What was His hidden resource in bearing up under such unprovoked abuse? He trusted God who judges righteously. And we are called to do the same:

Beloved, do not avenge yourselves, but rather give place to wrath; for it is written, "Vengeance is Mine, I will repay," says the Lord. Therefore, "if your enemy hungers, feed him; if he thirsts, give him a drink, for in so doing you will heap coals of fire on his head." Do not be overcome by evil, but overcome evil with good (Rom. 12:19-21).

SOURCE: Believer's Bible Commentary; by William MacDonald; Copyright © 1995, 1992, 1990, 1989 by William McDonald. Database © 2014 WORDsearch.


The Complete Biblical Library Commentary: 1 Peter 2:13-23

2:13. Although believers are citizens of heaven, they should obey civil laws while on earth. They should "submit" themselves (hupotagete, subordinate, be in subjection, as in 3:22) to every "ordinance" (ktisei, institution) of man for the Lord's sake, and should honor the king as being "supreme" (huperechonti, prime authority, having superiority) in his earthly realm. Christians should obey their earthly king, Peter said, as long as it did not require disobeying their heavenly King. Sometimes Christians have to choose between the two loyalties (see Acts 4:19,20), but Peter made it clear that Christians should be on the side of law and order.

2:14. "Governors" (hēgemosin, chief rulers) are dispatched by the king not only for the "punishment" (ekdikēsin, vengeance, retribution) of "evildoers" (kakopoiōn, malefactors, criminals) but also for the "praise" (epainon, commendation) of those who "do well" (agathopoiōn, are virtuous). Therefore, believers should be in subjection as a good testimony for their Lord, so the rulers will commend them (see also Romans 13:3,4).

2:15. It is God's "will" (thelēma, purpose, desire, pleasure, as in Revelation 4:11) that believers should "put to silence" (phimoun, muzzle, make speechless, as in Matthew 22:12) their slanderers by "well-doing" (agathopoiountas, being virtuous, of good reputation; see also 1 Peter 2:20; 3:16,17). Peter called the slanderers "foolish" men (aphronōn, stupid, egotistic, unwise, as in 2 Corinthians 11:16). A believer's only protection against slander is a transparently godly life. This may not save them from trouble but it is its own witness to the truth.

2:16. Peter told believers to submit to civil authority willingly (not of compulsion) as men who are "free" (from elutheria, freedom from bondage) and not using that freedom as a "cloak" (epikalumma, veil, covering) of "maliciousness" (kakias, evil, spite, wickedness, as in 2:1). Instead of using their liberty as a pretext to do evil, they should use it as "servants of God" (douloi theou, bondservants of God). Peter and other apostles liked to call themselves slaves of God (see 2 Peter 1:1; Romans 1:1; James 1:1). Everyone is either a servant of God or a slave to sin (see 2 Peter 2:19). No one has absolute personal freedom. To be free indeed the believer must subject himself to the Word of Christ (John 8:31,32).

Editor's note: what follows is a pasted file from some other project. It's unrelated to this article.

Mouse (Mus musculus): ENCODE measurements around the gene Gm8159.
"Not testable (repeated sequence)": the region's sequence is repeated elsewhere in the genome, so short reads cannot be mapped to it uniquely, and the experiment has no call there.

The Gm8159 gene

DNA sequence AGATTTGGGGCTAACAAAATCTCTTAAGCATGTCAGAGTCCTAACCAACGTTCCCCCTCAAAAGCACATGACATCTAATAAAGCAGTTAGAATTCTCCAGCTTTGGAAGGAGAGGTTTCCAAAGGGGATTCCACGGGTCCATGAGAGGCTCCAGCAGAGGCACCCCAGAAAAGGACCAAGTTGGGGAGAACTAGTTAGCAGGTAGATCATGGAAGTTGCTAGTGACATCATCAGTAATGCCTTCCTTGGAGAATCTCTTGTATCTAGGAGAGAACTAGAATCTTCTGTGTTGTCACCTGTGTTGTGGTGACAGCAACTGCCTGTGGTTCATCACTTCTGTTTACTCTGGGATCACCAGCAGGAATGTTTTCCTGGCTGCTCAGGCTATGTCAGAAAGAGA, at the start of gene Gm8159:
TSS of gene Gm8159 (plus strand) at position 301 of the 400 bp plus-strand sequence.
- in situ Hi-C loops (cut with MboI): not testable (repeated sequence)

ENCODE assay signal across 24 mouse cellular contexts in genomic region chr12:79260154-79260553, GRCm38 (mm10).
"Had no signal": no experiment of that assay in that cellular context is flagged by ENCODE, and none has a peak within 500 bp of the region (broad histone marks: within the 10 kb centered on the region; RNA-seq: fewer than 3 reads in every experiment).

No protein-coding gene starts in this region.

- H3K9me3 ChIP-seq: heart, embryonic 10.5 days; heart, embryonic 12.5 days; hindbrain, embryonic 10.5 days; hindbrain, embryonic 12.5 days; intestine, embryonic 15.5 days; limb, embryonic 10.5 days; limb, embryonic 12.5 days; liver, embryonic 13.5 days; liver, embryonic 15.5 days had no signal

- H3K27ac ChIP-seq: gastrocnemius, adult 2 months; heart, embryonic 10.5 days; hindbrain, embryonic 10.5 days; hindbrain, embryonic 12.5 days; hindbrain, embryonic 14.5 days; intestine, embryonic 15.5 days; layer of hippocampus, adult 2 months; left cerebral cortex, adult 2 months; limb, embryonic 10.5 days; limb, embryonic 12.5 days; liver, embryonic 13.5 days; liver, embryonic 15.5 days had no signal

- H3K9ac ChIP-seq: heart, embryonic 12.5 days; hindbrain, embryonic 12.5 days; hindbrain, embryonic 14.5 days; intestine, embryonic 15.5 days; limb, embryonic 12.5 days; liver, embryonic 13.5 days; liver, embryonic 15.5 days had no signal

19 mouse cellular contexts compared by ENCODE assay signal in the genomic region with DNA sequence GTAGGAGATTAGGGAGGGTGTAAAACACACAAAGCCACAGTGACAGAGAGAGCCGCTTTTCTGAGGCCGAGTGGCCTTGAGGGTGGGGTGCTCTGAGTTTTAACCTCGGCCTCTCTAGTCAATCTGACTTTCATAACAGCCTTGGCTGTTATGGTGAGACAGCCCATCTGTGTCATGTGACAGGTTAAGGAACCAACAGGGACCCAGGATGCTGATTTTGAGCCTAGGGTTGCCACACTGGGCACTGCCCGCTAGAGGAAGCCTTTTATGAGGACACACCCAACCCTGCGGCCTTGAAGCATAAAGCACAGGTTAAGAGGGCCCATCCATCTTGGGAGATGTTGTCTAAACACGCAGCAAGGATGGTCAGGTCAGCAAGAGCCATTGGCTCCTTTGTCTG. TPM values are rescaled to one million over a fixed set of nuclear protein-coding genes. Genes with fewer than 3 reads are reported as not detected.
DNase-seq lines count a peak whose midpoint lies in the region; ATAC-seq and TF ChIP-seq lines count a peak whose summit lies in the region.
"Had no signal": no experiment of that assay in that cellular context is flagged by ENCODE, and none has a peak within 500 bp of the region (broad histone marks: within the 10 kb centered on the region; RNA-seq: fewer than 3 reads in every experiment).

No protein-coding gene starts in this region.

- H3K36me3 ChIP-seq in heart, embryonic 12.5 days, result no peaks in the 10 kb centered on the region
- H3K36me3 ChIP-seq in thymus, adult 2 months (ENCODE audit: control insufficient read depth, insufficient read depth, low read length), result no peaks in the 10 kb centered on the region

2:17. Peter gave four directives which are brief in expression but broad in implementation. He told believers to (1) "honor" (timēsate, esteem, respect) all men, whether they deserve it or not; (2) "love" (agapate, love much) the "brotherhood" (adelphotēta, the Christian fraternity); (3) "fear" (phobeisthe, be in awe, revere) God; (4) "honor" (timate, esteem, respect) the "king" (basilea, sovereign). Though he directed believers to honor all men, Peter specifically mentioned the king; the language used in his first directive indicates that some men deserve more honor than others. In each of the three latter directives the Greek verb denotes continuous action: believers should keep on loving the brotherhood; they should keep on fearing God; they should keep on honoring the king.

2:18. Many of the believers to whom Peter was writing were slaves, so verses 18-25 are directed to them. He called them "servants" (oiketai, a menial domestic, household bondservant, as distinguished from doulos, the general term for slaves).

Peter's statements are imperatives. He directed them to be "subject" (hupotassomenoi, obey, be submissive) to their masters with all "fear" (phobō, alarm, awe), not only to the "good" (agathois, benevolent) and "gentle" (epieikesin, moderate, patient, as in James 3:17), but also to the "froward" (skoliois, unfair, crooked, as in Philippians 2:15). Some slave owners were kind, others were not. The test of obedience is to believers whose masters are oppressive (see Matthew 5:44-46). Similar directions to bondservants are given in Ephesians 6:5-7; Colossians 3:22-25; 1 Timothy 6:1,2; Titus 2:9.

It was not easy to be a slave in the First Century, even under the best of circumstances. It must have been a great test of a Christian slave to be submissive to a cruel master.

2:19. Peter said "this" (obedience to oppressive masters) is "thankworthy" (charis, gratifying, cause for thanks, as in Romans 6:17 and 2 Corinthians 2:14). God is pleased if a man or woman will "endure" (hupopherei, stay under, bear up, as in 1 Corinthians 10:13 and 2 Timothy 3:11) "grief" (lupas, heaviness, sorrows; the word is plural). This must be with a "conscience" (suneidēsin, moral consciousness, sense of duty; also in 3:16,21) toward God, "suffering" (paschōn, to experience sensation, feel pain) "wrongfully" (adikōs, unjustly). If the suffering arises from the servant's faith in the gospel, his patient endurance is all the more "thankworthy."